NAPSA in US$50mil­lion So­ci­ety House Re-Devel­op­ment Scan­dal

Zambian Business Times - - FRONT PAGE -

NA­TIONAL PEN­SION SCHEME AUTHOR­ITY - NAPSA which started its op­er­a­tions in Fe­bru­ary 2000 fol­low­ing the trans­for­ma­tion of the Zam­bia Na­tional Prov­i­dent Fund ( ZNPF) has been caught up in what can best be de­scribed as a scan­dal. NAPSA which is charged with the re­spon­si­bil­ity of be­ing the cus­to­dian and ad­min­is­ter of the na­tional pen­sion has spent over ZMW491mil­lion ( about USD50mil­lion) of Pen­sion­ers funds on the devel­op­ment of so­ci­ety house in ex­cess of the ini­tially agreed con­tract sum.

This came to light in the Au­di­tor Gen­eral’s Re­port made to Pres­i­dent Lungu and made avail­able to the Zam­bian Busi­ness Times - ZBT for re­view and fur­ther anal­y­sis. Act­ing Au­di­tor Gen­eral Ron Mwambwa stated that NAPSA ‘con­trary to stan­dard en­gi­neer­ing prac­tice, the ten­der­ing and com­mence­ment of the pro­ject (so­ci­ety house re-devel­op­ment) was done with­out de­tailed de­signs re­sult­ing in un­der­state­ment of bills of quan­ti­ties which con­se­quently re­sulted in an in­crease in con­tract sum’.

Mwambwa said that” the con­tract price was re­vised three (3) times re­sult­ing in an ex­tra cost of K491,724,766 (about USD50 mil­lion) rep­re­sent­ing an in­crease of 104% of the ini­tial planned con­tract cost.”

De­tails on how NAPSA has ended up spend­ing dou­ble the ini­tially con­tracted amounts us­ing Zam­bian pen­sioner’s funds are that at in­cep­tion, NAPSA in 2011 in­cor­po­rated a wholly owned com­pany called the So­ci­ety House Devel­op­ment Com­pany Ltd - SHDCL.

Then the SHDCL signed a Con­ces­sion Lease Agree­ment with the Zam­bia Na­tional Build­ing So­ci­ety - ZNBS on 20th May 2011. Un­der this Agree­ment, ZNBS granted SHDCL lease­hold in­ter­est in land on which the pro­ject as­sets are lo­cated an ex­clu­sive right to use, pos­sess, con­struct, op­er­ate, man­age and re­ha­bil­i­tate such as­sets for a term of twenty (20) years.

Six days later on 26th May 2011, SHDCL en­tered into a con­tract with Yangts Jiang En­ter­prise for the de­sign, su­per­vi­sion, and rede­vel­op­ment of So­ci­ety House and Cen­tral Ar­cade in Lusaka. The con­tract in­cluded other par­ties in part­ner­ship with Yangts Jiang un­der a ve­hi­cle called Zam­bezi Con­sor­tium.

Apart from the con­trac­tor Yangts Jiang En­ter­prise, the mem­bers of the Zam­bezi con­sor­tium in­cluded Bi­con Zam­bia Ltd the con­sult­ing en­gi­neers, Louis Karol and PJP As­so­ciates as Ar­chi­tects and Turner & Townsend Ltd and HB Chalwa As­so­ciates as Quan­tity Sur­vey­ors.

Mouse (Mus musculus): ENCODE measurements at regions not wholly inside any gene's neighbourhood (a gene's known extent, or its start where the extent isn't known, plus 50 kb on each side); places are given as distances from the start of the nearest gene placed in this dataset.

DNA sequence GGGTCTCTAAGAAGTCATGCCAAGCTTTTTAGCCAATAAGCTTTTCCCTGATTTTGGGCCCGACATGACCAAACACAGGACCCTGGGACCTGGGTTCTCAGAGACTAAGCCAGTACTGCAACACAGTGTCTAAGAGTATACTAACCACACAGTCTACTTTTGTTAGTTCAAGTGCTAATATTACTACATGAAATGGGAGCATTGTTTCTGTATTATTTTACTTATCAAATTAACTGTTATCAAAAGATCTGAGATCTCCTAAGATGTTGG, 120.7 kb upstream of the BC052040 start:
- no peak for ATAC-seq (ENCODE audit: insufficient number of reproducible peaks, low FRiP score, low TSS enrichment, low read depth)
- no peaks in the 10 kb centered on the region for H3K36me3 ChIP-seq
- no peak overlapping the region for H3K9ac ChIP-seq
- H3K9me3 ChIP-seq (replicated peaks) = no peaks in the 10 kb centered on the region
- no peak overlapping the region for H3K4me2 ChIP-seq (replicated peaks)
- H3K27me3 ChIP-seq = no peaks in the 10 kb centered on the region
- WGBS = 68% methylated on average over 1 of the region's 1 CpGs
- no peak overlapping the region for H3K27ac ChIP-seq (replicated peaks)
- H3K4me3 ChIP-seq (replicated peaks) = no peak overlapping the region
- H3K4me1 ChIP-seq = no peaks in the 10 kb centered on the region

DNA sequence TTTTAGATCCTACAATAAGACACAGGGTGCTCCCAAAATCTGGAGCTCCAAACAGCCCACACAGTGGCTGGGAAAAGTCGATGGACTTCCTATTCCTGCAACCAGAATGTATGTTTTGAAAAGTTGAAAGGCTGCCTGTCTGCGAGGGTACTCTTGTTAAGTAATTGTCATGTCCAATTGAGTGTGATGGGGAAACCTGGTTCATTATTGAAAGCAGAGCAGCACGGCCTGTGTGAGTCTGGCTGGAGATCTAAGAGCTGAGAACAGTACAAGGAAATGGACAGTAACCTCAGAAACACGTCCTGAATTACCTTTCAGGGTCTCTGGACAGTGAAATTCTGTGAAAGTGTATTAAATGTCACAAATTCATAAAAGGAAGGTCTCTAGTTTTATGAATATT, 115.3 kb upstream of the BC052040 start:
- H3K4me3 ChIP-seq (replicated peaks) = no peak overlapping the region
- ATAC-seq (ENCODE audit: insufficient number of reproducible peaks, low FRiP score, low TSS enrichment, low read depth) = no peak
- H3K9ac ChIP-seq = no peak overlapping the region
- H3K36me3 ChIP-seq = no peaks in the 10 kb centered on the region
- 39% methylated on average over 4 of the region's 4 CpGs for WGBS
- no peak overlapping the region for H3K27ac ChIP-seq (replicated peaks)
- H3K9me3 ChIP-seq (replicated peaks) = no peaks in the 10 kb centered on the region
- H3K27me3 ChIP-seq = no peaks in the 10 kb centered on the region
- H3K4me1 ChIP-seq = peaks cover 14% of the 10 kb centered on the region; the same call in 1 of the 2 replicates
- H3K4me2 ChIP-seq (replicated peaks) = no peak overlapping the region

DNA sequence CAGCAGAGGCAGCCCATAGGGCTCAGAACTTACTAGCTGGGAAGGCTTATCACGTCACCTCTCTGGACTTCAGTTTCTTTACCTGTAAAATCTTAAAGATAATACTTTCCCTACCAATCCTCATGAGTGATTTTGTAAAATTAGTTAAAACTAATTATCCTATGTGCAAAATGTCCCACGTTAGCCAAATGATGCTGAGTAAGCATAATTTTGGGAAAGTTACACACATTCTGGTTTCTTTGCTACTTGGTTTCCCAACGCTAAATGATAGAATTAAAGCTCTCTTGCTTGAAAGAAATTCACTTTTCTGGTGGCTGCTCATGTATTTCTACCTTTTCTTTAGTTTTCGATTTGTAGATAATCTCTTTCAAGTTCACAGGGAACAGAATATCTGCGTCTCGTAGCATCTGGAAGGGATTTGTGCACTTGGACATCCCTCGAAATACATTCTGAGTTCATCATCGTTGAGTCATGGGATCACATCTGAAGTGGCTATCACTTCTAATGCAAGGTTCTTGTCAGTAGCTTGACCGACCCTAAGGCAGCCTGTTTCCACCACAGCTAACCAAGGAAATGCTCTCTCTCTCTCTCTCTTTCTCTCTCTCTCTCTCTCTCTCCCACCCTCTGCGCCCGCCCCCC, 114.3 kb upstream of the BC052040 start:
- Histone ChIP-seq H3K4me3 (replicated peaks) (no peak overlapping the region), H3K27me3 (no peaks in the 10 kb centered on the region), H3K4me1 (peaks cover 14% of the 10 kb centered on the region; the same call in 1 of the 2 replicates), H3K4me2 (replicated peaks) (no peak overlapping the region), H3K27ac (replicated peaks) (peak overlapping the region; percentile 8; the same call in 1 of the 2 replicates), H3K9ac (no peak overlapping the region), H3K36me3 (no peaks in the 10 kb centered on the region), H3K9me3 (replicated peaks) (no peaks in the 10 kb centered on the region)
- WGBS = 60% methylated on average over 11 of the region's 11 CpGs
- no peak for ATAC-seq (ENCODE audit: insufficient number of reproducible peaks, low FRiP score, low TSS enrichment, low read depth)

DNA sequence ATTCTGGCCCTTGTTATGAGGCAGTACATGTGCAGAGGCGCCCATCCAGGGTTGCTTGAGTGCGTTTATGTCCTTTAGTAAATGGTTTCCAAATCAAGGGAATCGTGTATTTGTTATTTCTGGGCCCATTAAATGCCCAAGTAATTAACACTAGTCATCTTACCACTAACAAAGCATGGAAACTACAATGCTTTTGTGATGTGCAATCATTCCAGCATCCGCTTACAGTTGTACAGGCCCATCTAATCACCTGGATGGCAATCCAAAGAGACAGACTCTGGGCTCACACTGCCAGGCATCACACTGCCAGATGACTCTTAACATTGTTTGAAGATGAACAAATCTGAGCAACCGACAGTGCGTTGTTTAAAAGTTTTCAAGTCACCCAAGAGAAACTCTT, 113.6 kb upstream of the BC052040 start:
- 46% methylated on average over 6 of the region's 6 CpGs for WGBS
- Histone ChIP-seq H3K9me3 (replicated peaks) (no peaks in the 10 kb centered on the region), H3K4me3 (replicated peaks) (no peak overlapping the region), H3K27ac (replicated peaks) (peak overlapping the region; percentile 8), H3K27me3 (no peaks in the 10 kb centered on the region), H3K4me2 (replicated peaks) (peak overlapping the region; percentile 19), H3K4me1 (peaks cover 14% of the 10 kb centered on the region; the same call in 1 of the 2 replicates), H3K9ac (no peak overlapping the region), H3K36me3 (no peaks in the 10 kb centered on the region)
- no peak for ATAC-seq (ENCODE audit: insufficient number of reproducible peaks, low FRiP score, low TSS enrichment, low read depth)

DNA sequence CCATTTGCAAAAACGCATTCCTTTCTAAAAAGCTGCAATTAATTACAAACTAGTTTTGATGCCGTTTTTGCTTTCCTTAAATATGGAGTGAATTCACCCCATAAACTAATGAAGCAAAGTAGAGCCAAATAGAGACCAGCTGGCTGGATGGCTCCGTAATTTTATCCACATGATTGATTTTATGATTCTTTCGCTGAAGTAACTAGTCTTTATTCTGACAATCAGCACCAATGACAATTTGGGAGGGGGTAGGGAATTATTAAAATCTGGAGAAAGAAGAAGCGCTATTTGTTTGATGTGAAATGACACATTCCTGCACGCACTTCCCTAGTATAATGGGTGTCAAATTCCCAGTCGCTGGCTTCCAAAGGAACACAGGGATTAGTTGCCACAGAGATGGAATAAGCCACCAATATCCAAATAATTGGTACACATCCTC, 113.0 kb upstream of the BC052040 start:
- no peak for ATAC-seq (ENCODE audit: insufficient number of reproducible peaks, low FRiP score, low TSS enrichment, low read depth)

The con­tract price was set at the time K407,776,661 with­out Value Added Tax ( VAT) and at VAT in­clu­sive price of K473,044,127 and the du­ra­tion of the works was con­tracted as thirty-six (36) months start­ing on 8th June 2011 and end­ing on 9th June 2014.

On 8th April 2016, NAPSA signed a con­tract ad­den­dum with the re­ceiver of Yangts Jiang En­ter­prise Ltd and African Broth­ers whose con­tact was listed as Zhou Wei un­der which African Broth­ers Ltd was en­gaged to take over the re­main­ing works at an ex­tra cost of K46,363,513

Yangts Jiang En­ter­prises Lim­ited con­struc­tion had prob­lems with the na­tional coun­cil on its poor qual­ity of works which led to its cer­tifi­cate sus­pended ear­lier around De­cem­ber 12, 2013 by the Na­tional Con­struc­tion Coun­cil - NCC for non-per­for­mance and fail­ure to deal with out­stand­ing de­fects in an­other con­tract with the En­ergy Reg­u­la­tions Board -ERB build­ing. How­ever, Four days later on 16 De­cem­ber 2013, the cer­tifi­cates were re­stored as an­nounced by Dr. Stephen Mashamba, the then NCC Di­rec­tor.

By 31st De­cem­ber 2016, the con­tract price had been re­vised to K952,966,441 of which the Author­ity had paid cu­mu­la­tive amounts of K789,001,000. This cu­mu­la­tive costs had now reached 104% of the ini­tially pro­jected and con­tracted sum.

Jus­ti­fi­ca­tion for the es­ca­lated costs was fluc­tu­a­tions in the USD to Kwacha rate does not hold wa­ter as the con­tract­ing par­ties should have agreed up­front on how the fluc­tu­a­tions would be hedged, fi­nanciers of such con­tracts which in­volve for­eign ex­change ex­po­sure are ex­pected as per stan­dard busi­ness prac­tice to in­clude hedg­ing pro­vi­sions for any im­ported con­struc­tion ma­te­ri­als and works which ques­tions the pro­bity and com­pe­tence in de­ci­sion mak­ing, mak­ing this sce­nario scan­dalous.

A fur­ther re­view of the gov­er­nance ar­range­ment at NAPSA board level by of­fi­cers of the Au­di­tor Gen­eral fur­ther re­vealed that the State Pen­sion Fund has had a re­volv­ing door for ap­pointed board of direc­tors.

For in­stance, the board that was in of­fice in 2014 was ap­pointed on 1st April 2014 and was dis­solved one year eight months later on 26th De­cem­ber 2015. Fur­ther, a care­taker Board was ap­pointed on 26th Fe­bru­ary 2016 and served for three (3) months un­til it was dis­solved on 10th May 2016.

The next board was ap­pointed on 10th May 2016 and served for eight (8) months un­til it was dis­solved on 18th Jan­uary 2017. There­after, an in­terim board was ap­pointed on 27th Fe­bru­ary 2017 and that lasted for three (3) months. At the time of au­dit in July 2017, a new board was in place which was ap­pointed on 1st June 2017.

The fre­quent change of boards can lead to in­con­sis­tency in the long term plan­ning and im­ple­men­ta­tion of or­ga­ni­za­tion strate­gies as well as loss of cred­i­ble in­sti­tu­tional me­mory.

These fre­quent changes can also be used by the ap­point­ing au­thor­i­ties to put pres­sure on newly ap­pointed board mem­bers to make ir­ra­tional de­ci­sions to pro­tect their ap­point­ments at the ex­pense of the fu­ture vi­a­bil­ity of the pen­sion fund and pen­sion­ers who are the most im­por­tant stake­hold­ers.

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